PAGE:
Saw this list in Writer's Write this morning, so thought I would share. Now, the distinction between female and male protagonists could be argued - these are defining traits for any strong protagonist. But if female leads are 10-11% but represent 50% of the population, we writers have some work to do. (And stop calling Jaina a bitch: but Blizz writers - give her some more of these please):
- She has a story goal that defines the narrative arc. She has to get possession of something, or relief from something. There have to be important consequences if she does not achieve her story goal.
- She is flawed. She is not perfect, and her flaws could change the course of the story. She has to make choices, and she has to deal with the consequences of her choices. There is nothing more frustrating than reading a story where the protagonist fails to make choices. Even if this is how we behave in real life, we want our fictional heroes to be a better version of ourselves. We want them to take action. We want to them to go after what they want. Reactive characters are annoying and we perceive them as weak.
- She captures our attention. She has that special ‘something’ that captivates us as readers. A strong character has a personality trait that mesmerises readers. Readers want to believe they could be that character if they were put in that situation. They may even want to be that character. She could be brave, loyal, self-confident, intelligent, focused, charming, or compassionate. She should be able to engage our minds, win our hearts and get us to root for her until the end.
- She changes over the course of the story. She discovers her strengths and weaknesses. She surprises herself and she surprises us as she grows and learns. There should not be a sudden epiphany at the end of the story. We are not watching a Disney movie. Her change should be gradual and believable.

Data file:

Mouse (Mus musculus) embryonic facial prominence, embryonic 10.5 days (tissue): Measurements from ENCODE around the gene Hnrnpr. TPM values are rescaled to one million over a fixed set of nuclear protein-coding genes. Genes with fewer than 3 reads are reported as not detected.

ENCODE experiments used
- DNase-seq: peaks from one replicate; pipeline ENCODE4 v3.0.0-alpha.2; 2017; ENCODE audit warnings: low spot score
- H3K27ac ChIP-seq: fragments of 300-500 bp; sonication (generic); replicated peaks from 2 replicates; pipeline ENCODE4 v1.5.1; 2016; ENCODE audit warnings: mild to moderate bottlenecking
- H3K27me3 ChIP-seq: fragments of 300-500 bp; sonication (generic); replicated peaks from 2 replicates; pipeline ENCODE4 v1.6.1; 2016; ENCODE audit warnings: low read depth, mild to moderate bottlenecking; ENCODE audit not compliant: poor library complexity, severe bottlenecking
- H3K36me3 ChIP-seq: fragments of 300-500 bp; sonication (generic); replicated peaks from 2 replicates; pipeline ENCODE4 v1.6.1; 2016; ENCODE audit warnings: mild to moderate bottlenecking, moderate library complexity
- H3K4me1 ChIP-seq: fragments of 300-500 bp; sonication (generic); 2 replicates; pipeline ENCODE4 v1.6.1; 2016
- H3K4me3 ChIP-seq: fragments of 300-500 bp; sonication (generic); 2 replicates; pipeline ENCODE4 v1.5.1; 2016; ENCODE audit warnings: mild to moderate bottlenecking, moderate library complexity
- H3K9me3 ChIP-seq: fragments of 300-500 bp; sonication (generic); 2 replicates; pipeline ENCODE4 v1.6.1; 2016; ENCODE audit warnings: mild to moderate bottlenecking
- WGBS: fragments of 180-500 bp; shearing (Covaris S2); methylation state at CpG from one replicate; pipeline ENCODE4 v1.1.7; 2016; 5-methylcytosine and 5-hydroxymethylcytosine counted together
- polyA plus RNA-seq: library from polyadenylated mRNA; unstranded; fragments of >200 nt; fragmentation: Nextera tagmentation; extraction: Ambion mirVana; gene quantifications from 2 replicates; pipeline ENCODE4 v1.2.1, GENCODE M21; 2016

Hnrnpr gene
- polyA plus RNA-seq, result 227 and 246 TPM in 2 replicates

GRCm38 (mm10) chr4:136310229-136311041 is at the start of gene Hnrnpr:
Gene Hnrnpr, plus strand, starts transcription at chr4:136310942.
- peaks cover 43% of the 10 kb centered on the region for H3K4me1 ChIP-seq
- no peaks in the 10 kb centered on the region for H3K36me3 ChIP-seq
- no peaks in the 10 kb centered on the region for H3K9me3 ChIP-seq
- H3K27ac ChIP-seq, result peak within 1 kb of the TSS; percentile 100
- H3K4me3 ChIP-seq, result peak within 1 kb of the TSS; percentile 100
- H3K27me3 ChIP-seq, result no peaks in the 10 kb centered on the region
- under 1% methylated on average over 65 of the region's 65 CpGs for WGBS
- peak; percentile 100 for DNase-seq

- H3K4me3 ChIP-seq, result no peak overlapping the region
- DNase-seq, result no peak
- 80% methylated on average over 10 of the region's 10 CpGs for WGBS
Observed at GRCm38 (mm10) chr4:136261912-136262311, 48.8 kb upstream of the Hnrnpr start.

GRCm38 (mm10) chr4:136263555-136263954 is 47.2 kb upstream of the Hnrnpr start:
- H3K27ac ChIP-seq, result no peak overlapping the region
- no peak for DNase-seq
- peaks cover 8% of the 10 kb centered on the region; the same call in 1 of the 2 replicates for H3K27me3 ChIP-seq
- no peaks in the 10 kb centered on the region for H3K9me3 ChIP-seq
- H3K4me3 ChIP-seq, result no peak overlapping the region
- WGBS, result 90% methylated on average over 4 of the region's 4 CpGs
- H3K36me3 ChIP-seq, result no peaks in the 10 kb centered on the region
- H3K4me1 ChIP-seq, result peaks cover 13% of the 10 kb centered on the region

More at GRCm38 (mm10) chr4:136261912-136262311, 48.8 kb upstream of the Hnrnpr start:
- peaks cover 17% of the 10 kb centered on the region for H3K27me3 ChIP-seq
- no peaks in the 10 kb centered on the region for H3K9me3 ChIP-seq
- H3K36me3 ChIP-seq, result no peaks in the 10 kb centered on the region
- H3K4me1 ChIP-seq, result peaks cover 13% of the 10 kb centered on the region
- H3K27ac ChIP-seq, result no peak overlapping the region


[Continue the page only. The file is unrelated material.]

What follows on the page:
- She does not exist as a support for another character. Other characters exist to support her. Her supporting cast are there to help her achieve her story goal and complete the narrative arc of her story. The antagonist is there to thwart her, and to show her how strong or weak she is. Her love interest is there to distract her from her story goal, and to show us her insecurities and vulnerabilities. (Remember that a love interest is not necessarily a romantic interest.) Her friends are there to support her, and to show us who she really is, how strong she can be – even if she can’t see it.
- She has the ability to stand up to the antagonist. She is a strong character who is made stronger by her interaction with the antagonist. She has to have the intelligence, bravery, charisma, and will-power to make the story her own and come out on top at the end of the book.
CD Rogue spent his evening watching the Weeds series. I couldn't stand watching the main character, Nancy, played by Mary-Louise Parker. First of all Mary-Louise is a shitty actress, but the Nancy character -- in the words of CD Rogue - never changes. She is, in literary terms, a static character. When one watches a show like that back-to-back, you realize even if a female is in the lead, the world circles around her. She mostly just looks befuddled and confused all the time, a "Why is this happening to little ol' me?" victim look. Yuck. How much different and far more interesting would that series have been with someone funny and smart. And she's a really bad mom. (So says Judgy McJudgy Pants over here.)
My Azerothian characters - sheesh do they have their work cut out for them when Warlords comes out. So much testosterone! So much things-go-boom! So many big messes left for others to clean up! Booo! Oh well. Have more to say, but now I'm off to be the hero of my own story today…see you soon!